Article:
Tag Archives: waysofworking

My First 4 months at Bazaarvoice as a DevOps Engineer

I joined Bazaarvoice as a DevOps engineer into the Cloud engineering team in September 2023. It has been a very busy first 4 months learning a lot in terms of technical and soft skills. In this post I have highlighted my key learnings from my start at BV.


One of the key takeaways I have taken is no work in the DMs. I, and I imagine many others are used to asking questions via direct message to whom we believe would be most knowledgeable on the subject. Which can often lead to a goose chase of getting different names from various people until you find who can help. One thing my team Cloud Engineering utilizes is asking all work-related questions in public channels in slack. Firstly, this removes any wild goose chases as anyone who is knowledgeable on the matter can chime in not just a single person. Furthermore, by having these questions public it creates a FAQ page within slack. I often find myself now debugging or finding answers by searching questions/key words straight into the slack search bar and finding threads of questions which are addressing the same issues I’m facing. This means there are no repetitive answers and I do not have to wait on response times.

Bazaarvoice is a global organisation where I have team members across time zones. This essentially means you have only 50% of the day where myself and my colleagues in the US are online. So, using that time asking questions which have already been answered is not a productive use of time.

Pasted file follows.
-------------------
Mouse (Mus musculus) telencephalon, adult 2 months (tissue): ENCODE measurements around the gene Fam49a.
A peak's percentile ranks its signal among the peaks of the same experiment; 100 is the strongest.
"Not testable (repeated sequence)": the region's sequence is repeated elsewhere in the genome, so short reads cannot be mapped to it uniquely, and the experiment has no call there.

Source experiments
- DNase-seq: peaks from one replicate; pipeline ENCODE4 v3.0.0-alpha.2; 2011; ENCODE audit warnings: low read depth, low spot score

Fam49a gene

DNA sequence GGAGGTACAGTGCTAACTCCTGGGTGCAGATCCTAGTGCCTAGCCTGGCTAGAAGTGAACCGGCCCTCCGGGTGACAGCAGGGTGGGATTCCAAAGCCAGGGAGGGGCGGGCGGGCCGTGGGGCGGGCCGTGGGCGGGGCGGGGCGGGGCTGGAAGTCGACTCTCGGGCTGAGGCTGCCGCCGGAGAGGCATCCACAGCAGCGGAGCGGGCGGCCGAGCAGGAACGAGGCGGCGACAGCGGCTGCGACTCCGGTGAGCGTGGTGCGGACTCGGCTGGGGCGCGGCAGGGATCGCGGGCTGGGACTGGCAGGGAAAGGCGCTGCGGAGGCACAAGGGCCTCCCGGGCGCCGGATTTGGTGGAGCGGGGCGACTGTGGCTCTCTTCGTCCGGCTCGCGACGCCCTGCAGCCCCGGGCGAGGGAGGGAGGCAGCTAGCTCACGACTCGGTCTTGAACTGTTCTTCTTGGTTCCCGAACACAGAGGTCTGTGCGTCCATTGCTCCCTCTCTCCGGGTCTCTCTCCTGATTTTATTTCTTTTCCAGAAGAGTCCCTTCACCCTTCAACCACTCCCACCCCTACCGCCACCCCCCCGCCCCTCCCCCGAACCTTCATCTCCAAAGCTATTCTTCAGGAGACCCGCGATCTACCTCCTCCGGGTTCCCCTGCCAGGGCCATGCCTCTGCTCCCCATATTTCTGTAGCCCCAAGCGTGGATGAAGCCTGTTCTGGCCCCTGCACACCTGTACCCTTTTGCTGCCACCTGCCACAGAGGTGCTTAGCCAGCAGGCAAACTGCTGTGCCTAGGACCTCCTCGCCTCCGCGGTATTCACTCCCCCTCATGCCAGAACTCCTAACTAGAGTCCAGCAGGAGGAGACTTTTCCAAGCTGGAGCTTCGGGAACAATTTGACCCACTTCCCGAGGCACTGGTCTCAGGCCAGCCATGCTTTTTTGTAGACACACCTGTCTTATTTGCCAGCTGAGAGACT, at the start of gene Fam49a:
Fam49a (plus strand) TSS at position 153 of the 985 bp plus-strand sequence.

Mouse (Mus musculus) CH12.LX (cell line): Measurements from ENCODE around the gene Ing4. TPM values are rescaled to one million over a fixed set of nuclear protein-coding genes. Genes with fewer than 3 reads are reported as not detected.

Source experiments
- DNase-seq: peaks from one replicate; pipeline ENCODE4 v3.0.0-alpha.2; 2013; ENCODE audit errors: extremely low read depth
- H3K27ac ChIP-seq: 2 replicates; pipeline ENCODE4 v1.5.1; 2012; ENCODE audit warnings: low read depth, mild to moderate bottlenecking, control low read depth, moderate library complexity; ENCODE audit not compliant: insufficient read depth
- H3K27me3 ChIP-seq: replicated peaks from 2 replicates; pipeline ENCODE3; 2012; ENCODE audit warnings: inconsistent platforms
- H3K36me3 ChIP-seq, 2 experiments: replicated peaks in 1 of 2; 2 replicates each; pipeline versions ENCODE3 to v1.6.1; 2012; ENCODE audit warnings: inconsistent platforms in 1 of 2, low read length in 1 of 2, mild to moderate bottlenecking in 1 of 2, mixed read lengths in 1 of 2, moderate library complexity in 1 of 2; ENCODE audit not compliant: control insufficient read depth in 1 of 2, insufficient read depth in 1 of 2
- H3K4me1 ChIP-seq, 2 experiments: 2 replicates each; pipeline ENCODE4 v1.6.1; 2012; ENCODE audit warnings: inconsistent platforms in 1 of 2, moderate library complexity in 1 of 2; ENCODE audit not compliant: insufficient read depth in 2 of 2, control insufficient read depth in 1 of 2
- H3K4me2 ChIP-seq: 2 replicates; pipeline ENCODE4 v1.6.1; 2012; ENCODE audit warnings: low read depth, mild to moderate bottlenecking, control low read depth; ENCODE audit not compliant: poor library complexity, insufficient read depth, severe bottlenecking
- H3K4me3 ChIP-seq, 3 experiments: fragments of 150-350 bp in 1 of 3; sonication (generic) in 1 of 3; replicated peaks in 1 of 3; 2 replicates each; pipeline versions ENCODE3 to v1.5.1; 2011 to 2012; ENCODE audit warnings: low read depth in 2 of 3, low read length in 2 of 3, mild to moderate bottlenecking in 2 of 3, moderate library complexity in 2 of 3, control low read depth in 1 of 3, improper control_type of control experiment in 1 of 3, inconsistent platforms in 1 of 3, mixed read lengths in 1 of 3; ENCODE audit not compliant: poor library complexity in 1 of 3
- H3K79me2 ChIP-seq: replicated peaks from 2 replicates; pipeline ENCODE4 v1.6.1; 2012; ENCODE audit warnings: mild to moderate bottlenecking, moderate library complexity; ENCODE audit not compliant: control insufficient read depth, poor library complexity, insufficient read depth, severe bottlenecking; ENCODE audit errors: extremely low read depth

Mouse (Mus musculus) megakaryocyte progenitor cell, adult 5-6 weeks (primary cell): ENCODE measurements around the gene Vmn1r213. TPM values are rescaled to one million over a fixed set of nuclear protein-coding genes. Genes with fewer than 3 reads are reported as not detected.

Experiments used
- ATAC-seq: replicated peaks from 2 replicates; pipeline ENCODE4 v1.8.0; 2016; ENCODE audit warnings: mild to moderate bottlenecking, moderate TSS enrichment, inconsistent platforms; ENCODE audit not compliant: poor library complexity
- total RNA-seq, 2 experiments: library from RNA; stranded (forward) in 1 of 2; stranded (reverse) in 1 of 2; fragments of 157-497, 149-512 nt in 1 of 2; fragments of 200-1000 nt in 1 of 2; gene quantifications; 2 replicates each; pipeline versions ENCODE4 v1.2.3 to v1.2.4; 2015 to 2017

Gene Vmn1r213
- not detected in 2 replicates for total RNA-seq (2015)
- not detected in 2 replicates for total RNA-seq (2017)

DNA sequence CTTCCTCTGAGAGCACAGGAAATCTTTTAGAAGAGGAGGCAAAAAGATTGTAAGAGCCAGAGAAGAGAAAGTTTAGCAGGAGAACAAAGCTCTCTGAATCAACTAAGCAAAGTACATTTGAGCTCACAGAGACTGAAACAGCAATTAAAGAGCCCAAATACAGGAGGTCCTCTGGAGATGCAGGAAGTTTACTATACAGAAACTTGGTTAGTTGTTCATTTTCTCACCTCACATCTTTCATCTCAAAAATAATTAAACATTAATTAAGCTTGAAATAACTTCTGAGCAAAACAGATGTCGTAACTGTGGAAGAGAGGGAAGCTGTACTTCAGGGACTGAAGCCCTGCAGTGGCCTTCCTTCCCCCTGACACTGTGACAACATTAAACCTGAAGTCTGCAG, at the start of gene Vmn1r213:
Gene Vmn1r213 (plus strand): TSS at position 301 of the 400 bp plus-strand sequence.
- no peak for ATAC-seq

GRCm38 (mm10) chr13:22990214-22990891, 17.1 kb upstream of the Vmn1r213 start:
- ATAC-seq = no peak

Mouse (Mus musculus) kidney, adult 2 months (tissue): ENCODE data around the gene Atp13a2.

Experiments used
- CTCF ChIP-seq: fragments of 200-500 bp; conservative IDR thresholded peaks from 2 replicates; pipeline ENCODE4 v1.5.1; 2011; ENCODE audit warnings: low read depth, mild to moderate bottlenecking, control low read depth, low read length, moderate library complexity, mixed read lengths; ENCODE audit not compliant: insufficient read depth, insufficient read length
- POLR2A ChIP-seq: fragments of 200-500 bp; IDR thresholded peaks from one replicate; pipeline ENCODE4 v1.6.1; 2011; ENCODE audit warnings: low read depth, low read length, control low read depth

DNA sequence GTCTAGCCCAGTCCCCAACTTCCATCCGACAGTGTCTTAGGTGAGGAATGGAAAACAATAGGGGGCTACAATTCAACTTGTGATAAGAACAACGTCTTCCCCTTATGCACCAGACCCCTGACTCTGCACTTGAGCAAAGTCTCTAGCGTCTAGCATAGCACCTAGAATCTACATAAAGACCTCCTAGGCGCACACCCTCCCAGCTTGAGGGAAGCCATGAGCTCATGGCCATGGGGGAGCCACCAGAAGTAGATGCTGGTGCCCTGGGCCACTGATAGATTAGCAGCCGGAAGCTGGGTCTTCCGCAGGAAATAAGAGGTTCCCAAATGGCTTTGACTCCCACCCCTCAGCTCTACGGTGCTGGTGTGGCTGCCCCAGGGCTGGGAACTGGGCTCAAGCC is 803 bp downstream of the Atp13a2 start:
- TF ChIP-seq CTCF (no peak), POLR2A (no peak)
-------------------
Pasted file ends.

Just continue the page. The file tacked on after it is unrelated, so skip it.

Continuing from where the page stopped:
Work Ownership

Another concept which I have changed my views on is work ownership and pushing tickets forward as a team.

If you compare a Jira ticket from the first piece of work I started to my current Jira tickets 4 months in, you’ll notice now there is a stream of update comments in my current tickets. This feeds into the concept of the team owning the work rather than just myself. By having constant update comments if I fall ill or for whatever reason can’t continue a ticket a member of the team can easily get context on the state of the ticket by reading through the comments. This allows them to push the ticket forward themselves. Posting things like error messages and current blockers in the Jira comments also allows team members to offer their insight and input instead of keeping everything private.

As well as this upon finishing work, I would usually find another ticket to pick up, however what I now understand is that completing the teams work for the sprint is what’s important, using spare time now to help push the team’s tickets over the line with code reviews, jumping in huddles to troubleshoot issues as well as picking up tickets that colleagues haven’t got round to in the sprint. I now understand the importance of completing work as a team rather than an individual.

Treating internal stakeholders as customers